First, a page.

Some lengths were alternate breathing and they even seemed to be resembling control. I admit here, thet they were far from being controlled, but timing wise, it felt a bit that way. So that's 3 lengths out of 64. Progress.

04/11/2012 at 20:20

Apart from putting in many hours at the pool training my muscles and nervous system to perfect incorrect technique; I have been reading from a variety of different sources to try to improve all aspects of my stoke. I stumbled across a copy of TI in Waterstones, which I picked up, what a revelation. After reading the salient points on Friday, I headed down to the pool on Satrurday to put what I had read into practice.

After around half an hour I reduced my strokes per length from around 28 - 30 down to 22!!!!! I couldn't believe it. Still loads of work to do, as I could not consistantly achieve 22 over a protracted period, as I need to further practice the technique, however, the results are very encouraging.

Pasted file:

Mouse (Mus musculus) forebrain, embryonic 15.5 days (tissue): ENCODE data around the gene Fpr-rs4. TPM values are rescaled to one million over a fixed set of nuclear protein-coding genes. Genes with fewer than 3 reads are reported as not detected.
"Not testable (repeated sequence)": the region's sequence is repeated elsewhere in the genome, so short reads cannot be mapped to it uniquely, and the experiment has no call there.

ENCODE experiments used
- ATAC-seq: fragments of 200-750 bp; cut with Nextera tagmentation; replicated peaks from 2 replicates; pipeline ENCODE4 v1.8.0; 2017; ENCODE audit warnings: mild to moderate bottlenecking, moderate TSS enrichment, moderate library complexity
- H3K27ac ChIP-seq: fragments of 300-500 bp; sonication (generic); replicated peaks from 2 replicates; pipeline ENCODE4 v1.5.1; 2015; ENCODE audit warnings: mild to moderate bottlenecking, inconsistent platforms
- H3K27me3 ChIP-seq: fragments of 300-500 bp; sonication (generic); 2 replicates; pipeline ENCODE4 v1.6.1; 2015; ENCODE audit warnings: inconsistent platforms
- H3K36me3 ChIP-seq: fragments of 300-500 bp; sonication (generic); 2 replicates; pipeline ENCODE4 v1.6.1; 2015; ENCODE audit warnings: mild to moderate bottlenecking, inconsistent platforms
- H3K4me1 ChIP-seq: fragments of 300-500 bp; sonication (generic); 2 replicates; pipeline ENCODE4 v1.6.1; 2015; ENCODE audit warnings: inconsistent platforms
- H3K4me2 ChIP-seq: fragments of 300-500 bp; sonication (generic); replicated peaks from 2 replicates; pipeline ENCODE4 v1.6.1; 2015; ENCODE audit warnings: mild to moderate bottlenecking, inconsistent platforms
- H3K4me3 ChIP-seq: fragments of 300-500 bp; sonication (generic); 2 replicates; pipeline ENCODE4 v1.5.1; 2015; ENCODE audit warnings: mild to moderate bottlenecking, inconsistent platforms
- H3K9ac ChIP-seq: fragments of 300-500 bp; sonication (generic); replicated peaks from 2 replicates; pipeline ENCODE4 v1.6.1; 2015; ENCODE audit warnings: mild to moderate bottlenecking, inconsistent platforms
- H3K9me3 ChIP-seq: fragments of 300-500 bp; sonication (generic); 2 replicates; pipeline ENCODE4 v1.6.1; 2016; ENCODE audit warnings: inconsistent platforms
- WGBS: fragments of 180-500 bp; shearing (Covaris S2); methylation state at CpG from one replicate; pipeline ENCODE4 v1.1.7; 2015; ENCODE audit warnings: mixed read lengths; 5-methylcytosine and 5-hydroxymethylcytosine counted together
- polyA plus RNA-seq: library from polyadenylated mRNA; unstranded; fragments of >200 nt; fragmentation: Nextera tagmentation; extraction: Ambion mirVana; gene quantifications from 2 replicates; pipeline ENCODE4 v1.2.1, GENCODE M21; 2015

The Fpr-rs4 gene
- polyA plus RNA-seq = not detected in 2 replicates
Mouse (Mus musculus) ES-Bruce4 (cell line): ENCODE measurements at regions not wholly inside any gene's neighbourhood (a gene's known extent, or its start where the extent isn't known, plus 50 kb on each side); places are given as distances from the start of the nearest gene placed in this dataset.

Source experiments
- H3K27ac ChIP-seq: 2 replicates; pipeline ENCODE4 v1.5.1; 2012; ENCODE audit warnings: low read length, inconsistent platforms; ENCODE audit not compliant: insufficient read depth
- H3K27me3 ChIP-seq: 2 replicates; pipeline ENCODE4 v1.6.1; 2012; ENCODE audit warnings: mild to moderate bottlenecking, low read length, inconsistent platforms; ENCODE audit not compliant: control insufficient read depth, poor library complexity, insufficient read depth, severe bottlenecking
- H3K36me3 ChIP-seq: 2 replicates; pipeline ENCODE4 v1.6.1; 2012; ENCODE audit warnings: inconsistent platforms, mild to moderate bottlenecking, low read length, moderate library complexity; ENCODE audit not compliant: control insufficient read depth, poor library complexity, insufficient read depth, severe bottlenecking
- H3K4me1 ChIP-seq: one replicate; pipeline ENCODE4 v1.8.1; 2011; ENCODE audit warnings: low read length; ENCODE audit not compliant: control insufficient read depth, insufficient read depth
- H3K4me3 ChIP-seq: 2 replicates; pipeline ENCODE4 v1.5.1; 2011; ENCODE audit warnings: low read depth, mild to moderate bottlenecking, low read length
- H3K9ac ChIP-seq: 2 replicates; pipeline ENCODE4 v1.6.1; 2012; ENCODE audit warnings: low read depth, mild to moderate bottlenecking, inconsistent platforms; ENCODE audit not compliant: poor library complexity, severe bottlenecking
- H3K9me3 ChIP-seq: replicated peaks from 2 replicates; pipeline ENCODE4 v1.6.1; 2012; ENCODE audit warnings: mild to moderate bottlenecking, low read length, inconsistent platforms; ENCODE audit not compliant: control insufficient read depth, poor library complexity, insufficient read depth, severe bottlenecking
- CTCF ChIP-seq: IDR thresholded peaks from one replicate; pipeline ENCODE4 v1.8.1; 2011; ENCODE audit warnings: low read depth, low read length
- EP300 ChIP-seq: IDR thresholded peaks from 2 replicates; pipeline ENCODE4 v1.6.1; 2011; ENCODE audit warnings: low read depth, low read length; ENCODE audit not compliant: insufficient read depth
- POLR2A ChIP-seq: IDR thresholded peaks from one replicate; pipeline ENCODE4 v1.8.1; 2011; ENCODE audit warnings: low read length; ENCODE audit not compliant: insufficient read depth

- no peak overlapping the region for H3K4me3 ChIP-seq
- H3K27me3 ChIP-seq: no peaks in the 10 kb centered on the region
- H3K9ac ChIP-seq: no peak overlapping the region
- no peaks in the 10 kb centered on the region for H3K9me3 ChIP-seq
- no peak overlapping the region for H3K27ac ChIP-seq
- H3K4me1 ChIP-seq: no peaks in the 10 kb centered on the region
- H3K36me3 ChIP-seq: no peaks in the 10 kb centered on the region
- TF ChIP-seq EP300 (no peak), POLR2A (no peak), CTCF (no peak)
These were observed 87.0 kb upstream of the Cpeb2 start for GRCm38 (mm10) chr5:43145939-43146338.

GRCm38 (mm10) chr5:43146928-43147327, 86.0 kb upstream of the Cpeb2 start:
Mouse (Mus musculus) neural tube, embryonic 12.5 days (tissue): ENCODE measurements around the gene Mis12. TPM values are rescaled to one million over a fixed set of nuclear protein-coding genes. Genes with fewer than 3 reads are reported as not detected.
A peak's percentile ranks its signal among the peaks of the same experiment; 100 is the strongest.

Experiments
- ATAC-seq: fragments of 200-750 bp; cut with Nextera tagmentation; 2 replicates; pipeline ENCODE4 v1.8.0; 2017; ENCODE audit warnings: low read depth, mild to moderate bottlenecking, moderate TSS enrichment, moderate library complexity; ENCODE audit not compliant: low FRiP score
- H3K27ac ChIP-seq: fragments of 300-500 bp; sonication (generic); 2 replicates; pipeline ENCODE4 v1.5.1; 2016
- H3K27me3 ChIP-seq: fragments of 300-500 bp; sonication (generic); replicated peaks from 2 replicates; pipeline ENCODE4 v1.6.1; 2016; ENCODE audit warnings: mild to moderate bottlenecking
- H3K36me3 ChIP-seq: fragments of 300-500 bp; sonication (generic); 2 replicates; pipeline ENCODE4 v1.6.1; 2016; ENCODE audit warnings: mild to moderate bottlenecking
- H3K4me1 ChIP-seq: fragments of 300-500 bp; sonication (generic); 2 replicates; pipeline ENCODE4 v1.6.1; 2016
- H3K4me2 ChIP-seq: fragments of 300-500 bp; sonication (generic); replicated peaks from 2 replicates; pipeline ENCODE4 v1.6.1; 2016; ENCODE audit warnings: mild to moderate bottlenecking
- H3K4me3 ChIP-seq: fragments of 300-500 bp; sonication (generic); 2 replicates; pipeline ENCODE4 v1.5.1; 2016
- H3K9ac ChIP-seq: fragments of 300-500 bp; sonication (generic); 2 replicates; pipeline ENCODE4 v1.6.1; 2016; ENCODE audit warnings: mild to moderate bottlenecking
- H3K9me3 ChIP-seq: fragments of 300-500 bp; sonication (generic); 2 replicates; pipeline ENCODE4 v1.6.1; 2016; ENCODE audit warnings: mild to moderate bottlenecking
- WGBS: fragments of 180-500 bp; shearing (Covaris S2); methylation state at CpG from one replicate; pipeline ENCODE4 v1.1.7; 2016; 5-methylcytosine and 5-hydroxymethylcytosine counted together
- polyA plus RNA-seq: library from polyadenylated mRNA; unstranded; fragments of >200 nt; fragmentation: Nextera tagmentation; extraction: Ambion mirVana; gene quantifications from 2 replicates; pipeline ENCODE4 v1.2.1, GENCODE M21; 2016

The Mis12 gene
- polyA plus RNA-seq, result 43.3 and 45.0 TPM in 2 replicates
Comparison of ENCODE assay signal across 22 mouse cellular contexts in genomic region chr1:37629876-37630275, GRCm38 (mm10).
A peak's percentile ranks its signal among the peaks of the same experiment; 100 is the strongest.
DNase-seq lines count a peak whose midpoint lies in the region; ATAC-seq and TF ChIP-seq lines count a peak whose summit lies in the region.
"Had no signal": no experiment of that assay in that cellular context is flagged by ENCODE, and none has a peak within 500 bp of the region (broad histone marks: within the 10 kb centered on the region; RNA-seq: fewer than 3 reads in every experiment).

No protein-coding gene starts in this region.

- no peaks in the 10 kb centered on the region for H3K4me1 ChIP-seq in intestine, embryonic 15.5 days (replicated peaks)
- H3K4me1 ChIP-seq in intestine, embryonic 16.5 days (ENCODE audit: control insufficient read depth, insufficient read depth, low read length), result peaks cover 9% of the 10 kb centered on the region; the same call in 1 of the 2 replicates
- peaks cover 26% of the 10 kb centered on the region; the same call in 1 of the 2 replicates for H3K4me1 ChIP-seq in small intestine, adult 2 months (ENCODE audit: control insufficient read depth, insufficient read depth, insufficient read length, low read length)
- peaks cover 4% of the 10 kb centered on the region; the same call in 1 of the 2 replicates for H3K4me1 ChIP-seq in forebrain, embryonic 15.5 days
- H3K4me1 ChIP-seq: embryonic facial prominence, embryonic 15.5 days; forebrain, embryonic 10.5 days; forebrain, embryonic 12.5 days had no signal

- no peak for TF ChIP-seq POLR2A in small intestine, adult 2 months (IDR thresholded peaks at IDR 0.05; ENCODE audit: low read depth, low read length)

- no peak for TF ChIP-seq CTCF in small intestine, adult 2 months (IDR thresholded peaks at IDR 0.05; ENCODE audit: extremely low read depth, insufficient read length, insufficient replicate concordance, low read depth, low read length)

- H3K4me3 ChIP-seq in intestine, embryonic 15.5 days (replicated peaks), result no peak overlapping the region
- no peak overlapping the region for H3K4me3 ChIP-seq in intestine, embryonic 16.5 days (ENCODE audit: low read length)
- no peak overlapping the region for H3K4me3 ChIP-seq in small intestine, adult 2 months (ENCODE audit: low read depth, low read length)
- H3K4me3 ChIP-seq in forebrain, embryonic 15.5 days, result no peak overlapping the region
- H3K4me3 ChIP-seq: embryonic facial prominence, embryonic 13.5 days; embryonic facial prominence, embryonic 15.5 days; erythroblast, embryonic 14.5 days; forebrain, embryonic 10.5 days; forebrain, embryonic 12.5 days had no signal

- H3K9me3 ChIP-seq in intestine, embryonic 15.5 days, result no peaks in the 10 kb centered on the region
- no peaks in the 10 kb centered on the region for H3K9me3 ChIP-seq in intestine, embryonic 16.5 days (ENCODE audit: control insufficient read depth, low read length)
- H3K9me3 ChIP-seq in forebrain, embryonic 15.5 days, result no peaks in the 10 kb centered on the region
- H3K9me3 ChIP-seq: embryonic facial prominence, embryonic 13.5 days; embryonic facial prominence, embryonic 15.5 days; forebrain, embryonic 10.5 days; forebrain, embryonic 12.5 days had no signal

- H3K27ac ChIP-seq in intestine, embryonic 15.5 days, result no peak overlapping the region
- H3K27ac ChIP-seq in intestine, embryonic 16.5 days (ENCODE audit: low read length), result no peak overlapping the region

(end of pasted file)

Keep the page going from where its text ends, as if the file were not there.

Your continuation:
By the way I am still persevering with the bilateral breathing, I figure that I might as well try to get it right from the start, despite the discomfort.   

Pratice, practice and more practice, oh and I forgot to mention more practice. 

Blisters    pirate
04/11/2012 at 23:59

Pyramid session tonight.
25-50-75-100-75-50-25 (3 sets)
Alternating steady with fast, so the 25 and 75s were steady, the 50s and 100s were fast. As much as I could I aimed to be stylish on the steady bits, and coach was pleased to see that I was anaerobic after the fast bits.

I may not be the slowest in the pool now. A new member has arrived, and will be faster than me once his technique is sorted, but in the meantime there's a bit of an interesting contrast. When he thrashes a length then he's faster, but he get's "tired out" faster. I was also surprised tonight that I actually caught up with a Lane 4 regular. She was presumably doing a steady length more steady than I was! Even so, it was a first for me.